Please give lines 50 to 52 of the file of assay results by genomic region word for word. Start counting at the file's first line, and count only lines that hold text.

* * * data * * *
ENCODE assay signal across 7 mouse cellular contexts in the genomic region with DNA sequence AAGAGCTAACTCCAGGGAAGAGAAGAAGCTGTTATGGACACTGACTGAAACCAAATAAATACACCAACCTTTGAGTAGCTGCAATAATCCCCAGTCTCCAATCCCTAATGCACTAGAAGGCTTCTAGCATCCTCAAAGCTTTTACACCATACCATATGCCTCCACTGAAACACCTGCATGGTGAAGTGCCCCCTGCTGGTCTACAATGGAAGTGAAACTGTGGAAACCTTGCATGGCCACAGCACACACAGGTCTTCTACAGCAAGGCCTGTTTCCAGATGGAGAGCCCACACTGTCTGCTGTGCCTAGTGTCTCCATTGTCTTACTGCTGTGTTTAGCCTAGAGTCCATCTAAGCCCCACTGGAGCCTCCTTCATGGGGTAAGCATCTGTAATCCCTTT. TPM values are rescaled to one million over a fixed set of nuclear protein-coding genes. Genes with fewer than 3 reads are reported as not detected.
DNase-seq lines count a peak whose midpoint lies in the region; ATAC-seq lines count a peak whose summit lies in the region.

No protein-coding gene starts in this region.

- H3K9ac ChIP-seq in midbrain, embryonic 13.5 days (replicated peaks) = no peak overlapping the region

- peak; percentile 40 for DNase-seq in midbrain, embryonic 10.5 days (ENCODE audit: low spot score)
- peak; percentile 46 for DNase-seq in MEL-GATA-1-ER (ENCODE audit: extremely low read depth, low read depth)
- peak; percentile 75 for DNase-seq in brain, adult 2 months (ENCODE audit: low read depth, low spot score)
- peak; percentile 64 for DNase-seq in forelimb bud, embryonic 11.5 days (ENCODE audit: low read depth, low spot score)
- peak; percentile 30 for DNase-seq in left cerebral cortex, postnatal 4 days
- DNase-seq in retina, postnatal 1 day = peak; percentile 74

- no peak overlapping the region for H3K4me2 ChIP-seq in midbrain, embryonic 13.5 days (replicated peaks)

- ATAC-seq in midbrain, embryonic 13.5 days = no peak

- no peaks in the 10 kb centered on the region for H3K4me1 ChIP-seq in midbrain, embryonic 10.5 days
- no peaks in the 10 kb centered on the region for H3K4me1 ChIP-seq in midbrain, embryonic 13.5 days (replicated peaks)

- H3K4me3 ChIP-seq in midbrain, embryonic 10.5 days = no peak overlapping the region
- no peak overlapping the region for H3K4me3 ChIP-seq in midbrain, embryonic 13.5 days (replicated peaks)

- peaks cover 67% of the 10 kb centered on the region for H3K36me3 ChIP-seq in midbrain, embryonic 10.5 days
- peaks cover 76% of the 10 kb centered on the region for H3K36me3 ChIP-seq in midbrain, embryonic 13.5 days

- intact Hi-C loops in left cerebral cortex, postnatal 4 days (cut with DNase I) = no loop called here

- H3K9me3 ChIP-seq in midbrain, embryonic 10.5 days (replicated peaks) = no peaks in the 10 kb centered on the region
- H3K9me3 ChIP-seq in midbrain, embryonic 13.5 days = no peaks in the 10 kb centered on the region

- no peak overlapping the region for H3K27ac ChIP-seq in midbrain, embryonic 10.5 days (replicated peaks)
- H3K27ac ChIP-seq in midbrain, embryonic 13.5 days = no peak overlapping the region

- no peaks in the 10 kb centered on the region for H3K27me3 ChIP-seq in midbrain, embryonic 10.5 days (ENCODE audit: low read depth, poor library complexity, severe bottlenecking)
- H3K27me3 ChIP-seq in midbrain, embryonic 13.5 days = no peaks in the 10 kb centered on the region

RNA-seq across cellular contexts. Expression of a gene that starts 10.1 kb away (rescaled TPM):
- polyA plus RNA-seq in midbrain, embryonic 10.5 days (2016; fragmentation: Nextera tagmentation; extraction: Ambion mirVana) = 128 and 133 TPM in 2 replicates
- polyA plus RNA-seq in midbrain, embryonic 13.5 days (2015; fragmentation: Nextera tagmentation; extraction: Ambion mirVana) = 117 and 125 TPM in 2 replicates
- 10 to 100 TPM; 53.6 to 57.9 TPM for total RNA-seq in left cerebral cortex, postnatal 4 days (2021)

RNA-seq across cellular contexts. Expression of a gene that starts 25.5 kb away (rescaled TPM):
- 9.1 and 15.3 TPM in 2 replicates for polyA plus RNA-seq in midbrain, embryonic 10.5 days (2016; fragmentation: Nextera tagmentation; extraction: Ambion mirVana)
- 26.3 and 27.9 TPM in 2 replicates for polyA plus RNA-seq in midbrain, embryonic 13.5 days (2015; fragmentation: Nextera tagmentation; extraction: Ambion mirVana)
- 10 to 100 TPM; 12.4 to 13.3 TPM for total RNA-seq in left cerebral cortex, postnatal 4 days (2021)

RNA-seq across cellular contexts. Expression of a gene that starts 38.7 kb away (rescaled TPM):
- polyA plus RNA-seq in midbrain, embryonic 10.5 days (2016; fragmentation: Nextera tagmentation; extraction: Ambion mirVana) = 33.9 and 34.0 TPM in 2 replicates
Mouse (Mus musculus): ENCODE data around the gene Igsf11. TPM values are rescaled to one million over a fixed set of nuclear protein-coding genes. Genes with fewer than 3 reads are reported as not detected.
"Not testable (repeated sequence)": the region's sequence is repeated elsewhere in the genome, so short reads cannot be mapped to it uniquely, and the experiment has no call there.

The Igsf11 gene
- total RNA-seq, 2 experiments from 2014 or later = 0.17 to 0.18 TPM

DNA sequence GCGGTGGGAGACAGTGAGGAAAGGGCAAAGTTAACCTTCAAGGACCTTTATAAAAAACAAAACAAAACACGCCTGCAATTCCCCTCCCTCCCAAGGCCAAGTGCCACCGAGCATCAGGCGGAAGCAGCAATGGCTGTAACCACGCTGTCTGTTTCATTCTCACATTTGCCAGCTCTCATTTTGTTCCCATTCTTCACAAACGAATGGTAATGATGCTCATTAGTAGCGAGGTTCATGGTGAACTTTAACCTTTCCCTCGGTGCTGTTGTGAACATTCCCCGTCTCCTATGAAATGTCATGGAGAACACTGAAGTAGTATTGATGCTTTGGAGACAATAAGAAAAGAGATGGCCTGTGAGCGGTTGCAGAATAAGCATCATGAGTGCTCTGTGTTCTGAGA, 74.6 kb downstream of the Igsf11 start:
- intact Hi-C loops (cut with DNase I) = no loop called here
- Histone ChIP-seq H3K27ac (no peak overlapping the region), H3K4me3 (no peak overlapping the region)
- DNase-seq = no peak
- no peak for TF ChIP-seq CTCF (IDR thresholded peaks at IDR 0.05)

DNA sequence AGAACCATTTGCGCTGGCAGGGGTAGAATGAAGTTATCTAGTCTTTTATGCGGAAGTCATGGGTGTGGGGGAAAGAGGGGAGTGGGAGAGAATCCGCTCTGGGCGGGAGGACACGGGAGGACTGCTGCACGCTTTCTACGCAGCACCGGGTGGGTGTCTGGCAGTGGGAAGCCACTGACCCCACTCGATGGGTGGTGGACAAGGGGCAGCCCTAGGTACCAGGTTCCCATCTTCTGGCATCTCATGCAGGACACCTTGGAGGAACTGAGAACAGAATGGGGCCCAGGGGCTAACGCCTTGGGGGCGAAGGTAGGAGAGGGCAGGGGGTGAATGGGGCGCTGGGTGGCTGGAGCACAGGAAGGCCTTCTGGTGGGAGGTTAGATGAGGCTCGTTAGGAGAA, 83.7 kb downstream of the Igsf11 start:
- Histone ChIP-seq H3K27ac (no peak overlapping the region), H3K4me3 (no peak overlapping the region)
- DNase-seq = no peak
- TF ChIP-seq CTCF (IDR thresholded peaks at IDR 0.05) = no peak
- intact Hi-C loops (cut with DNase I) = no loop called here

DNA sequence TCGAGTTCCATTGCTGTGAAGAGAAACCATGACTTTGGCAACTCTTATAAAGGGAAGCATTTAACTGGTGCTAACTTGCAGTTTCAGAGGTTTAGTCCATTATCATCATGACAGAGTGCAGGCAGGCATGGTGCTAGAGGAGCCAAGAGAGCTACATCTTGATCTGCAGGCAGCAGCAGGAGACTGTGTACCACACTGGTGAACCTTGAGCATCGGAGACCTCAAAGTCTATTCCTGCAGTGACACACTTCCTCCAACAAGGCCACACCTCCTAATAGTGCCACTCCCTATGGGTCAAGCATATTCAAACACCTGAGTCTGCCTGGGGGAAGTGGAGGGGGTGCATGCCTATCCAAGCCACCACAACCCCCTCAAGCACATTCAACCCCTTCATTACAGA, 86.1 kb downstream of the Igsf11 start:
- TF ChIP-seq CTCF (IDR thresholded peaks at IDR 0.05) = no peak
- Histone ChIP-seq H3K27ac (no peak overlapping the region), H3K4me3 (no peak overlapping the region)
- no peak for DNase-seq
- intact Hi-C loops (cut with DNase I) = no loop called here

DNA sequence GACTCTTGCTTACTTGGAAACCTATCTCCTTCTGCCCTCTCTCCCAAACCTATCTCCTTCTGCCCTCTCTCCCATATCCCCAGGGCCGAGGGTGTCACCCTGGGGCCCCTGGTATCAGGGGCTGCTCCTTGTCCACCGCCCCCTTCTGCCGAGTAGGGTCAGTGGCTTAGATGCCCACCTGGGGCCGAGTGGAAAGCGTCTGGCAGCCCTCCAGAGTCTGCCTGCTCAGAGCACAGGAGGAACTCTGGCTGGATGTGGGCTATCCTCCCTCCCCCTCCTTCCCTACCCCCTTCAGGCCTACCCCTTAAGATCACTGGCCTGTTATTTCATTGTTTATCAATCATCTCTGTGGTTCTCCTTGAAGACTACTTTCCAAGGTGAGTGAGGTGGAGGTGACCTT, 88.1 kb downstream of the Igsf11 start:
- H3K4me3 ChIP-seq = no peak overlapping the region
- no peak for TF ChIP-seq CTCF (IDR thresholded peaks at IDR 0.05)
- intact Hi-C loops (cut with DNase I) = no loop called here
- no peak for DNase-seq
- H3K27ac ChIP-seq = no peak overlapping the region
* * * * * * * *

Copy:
DNA sequence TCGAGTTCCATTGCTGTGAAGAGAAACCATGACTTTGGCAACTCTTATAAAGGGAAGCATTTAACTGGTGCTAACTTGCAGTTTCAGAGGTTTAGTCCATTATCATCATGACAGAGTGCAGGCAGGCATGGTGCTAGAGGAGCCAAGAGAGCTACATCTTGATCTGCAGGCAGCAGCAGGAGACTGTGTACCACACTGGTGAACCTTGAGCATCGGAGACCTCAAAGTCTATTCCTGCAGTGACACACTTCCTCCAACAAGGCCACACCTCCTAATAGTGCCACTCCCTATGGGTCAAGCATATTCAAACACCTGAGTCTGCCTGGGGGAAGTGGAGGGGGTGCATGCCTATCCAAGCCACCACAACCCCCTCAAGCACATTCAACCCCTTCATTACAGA, 86.1 kb downstream of the Igsf11 start:
- TF ChIP-seq CTCF (IDR thresholded peaks at IDR 0.05) = no peak
- Histone ChIP-seq H3K27ac (no peak overlapping the region), H3K4me3 (no peak overlapping the region)